There is a lot of money to be made selling online. But understanding your company’s profitability is critical to making the right decisions. Confusion over cash-versus-accrual reporting creates continuing questions for business owners. Using the wrong approach can obscure the results with disastrous consequences.
The business’ part-time CFO was providing financials that didn’t match the reports they received from their accountant. Plus, internal statements showed wild swings in profitability, which meant that until year-end, the owners were never able to truly understand whether they were making money or not.
The company had very limited cash, large AP balances, and was increasingly relying on their limited credit availability with vendors to purchase products. Since the owners weren’t drawing large salaries, and sales were increasing, questions arose as to the actual use of cash and the company’s profitability.
The company’s financial results varied wildly from month to month. Some months had huge profits, which alternated with other months containing huge losses. It was only at the end of the year that they felt that they had any idea as to the actual profit results of the company.
As with many internet retailers, the company had its share of returns. Their channels took credit on their payments for items that they returned to the company. But although these returns showed up on the income statement, there was only a minimum amount of returned stock in the warehouse. In addition, there was little promotion of the returned items for resale.
The company used home-grown software to automatically set item prices. The markets move quickly, and the software automatically changed prices online to keep the company’s sales among the low-priced leaders. Sales volume was high, so sales and cost transactions were posted in aggregate, rather than individually. Therefore, it was difficult to identify the true margin of any individual sale.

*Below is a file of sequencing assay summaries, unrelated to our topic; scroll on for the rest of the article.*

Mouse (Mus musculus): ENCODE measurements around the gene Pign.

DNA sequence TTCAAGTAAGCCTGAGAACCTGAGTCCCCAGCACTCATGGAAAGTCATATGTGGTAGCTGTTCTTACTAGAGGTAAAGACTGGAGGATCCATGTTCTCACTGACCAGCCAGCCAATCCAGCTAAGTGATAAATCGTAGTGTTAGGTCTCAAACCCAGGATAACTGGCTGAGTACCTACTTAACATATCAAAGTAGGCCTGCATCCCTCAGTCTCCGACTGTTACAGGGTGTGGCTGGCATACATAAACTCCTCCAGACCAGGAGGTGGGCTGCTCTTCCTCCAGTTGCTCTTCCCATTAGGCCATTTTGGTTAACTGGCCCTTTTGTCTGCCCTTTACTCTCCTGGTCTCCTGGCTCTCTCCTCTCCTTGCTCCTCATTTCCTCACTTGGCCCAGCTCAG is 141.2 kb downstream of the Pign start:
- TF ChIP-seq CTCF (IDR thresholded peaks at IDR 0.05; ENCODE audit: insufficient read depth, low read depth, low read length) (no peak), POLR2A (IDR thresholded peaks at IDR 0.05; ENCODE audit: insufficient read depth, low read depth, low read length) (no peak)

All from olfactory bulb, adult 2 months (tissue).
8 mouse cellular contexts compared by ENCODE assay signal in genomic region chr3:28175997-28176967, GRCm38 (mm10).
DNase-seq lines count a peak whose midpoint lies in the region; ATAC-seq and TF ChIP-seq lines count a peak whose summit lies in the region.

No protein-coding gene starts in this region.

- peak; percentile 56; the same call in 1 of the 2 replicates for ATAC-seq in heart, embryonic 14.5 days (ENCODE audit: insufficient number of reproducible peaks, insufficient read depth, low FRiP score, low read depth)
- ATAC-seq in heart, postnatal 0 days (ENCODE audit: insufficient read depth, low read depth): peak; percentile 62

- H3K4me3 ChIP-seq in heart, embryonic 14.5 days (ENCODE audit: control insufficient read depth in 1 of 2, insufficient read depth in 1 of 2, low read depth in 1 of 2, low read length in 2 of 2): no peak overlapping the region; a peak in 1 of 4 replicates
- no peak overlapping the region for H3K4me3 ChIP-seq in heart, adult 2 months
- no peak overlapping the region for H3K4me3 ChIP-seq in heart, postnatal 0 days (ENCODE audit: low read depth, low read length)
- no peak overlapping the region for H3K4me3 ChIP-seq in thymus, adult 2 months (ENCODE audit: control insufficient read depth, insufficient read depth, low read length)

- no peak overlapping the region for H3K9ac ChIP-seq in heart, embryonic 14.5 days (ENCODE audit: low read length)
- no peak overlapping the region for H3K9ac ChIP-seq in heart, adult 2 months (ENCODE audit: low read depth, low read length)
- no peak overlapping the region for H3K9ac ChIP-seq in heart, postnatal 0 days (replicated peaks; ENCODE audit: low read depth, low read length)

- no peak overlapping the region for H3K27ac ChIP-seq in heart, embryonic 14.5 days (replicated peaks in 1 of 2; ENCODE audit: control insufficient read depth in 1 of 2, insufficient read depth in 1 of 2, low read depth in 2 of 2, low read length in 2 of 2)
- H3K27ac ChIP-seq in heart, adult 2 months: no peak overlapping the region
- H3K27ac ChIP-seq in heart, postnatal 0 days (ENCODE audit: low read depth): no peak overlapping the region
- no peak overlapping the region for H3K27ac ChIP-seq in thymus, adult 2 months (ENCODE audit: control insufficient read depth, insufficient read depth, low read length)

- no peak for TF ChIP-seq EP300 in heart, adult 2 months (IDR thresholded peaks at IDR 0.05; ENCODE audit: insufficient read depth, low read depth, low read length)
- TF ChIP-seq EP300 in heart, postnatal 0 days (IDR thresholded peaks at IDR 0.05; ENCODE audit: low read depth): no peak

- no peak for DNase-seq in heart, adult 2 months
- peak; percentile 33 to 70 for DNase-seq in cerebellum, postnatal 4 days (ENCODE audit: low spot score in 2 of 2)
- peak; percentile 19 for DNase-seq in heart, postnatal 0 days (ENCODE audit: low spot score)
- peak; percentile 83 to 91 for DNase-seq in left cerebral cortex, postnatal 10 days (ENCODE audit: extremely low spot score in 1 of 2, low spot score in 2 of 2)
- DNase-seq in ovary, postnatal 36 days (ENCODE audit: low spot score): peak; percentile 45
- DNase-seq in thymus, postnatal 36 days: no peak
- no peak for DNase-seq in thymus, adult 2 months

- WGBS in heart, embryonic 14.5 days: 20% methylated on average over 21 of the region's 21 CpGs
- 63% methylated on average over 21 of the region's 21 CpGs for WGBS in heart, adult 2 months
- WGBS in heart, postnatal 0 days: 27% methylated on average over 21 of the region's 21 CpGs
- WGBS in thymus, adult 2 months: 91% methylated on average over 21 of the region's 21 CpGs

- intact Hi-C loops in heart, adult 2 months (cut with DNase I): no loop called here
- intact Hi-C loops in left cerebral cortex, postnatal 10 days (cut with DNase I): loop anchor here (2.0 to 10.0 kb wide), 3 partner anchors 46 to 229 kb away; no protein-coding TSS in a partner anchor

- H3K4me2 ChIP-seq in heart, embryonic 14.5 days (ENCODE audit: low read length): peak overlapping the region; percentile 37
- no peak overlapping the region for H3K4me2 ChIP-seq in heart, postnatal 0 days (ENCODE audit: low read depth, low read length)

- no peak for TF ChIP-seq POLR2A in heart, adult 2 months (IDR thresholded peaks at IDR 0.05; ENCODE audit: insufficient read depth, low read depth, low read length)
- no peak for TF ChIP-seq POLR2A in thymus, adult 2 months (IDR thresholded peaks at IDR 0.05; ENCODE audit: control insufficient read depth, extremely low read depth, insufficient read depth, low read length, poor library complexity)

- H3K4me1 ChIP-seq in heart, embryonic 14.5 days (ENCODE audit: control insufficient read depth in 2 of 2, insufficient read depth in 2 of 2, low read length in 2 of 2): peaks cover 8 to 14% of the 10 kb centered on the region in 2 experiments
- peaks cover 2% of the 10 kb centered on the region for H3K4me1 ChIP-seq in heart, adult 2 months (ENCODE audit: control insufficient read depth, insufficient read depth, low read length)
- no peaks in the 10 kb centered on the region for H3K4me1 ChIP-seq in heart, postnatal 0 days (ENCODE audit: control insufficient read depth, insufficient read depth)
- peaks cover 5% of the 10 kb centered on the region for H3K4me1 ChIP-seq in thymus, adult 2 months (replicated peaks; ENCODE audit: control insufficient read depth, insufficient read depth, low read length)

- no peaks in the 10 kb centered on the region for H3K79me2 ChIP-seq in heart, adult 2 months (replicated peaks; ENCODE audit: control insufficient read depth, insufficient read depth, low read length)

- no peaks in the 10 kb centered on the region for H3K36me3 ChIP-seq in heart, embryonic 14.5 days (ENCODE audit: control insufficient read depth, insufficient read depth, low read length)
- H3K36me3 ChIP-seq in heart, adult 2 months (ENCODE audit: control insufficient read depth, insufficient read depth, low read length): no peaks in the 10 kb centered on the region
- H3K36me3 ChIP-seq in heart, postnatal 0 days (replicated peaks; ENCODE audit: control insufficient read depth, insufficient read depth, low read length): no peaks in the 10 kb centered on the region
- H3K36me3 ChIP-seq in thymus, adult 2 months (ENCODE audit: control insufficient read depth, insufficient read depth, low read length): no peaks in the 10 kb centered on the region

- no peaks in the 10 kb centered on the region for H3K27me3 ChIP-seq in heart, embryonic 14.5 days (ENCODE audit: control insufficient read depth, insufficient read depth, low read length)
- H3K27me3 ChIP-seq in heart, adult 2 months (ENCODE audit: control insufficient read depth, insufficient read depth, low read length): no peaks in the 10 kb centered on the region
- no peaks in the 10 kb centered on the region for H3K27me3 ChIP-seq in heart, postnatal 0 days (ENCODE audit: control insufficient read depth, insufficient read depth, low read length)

The first red flag that gets raised when a business gets into trouble is a cash shortage. If it’s not a significant change in business that’s causing the shortage, then the ultimate culprit is profitability. Ironically, many businesses look at cash basis financial reports because their accountant has recommended that they use a cash basis for tax reporting. But even though that might be a good decision for taxes, there is no reason to use a cash basis to determine your company’s operating profit on a monthly basis.
Revenue and expenses for each transaction need to be aligned so that they fall into the same period—otherwise, there is no understanding of profitability. In addition, it’s not just the accounting method that is responsible, it’s the timeliness of the entry of AP and AR activity that assures the accuracy of financial reporting. Without the right information, it’s impossible for business owners to know what they should do when questions arise. It’s vital to make sure that the information is timely, accurate, and financially significant.
Our people are unique CFOs. They are all operationally
based financial executives.
Created Custom For Your Company By an Experienced CFO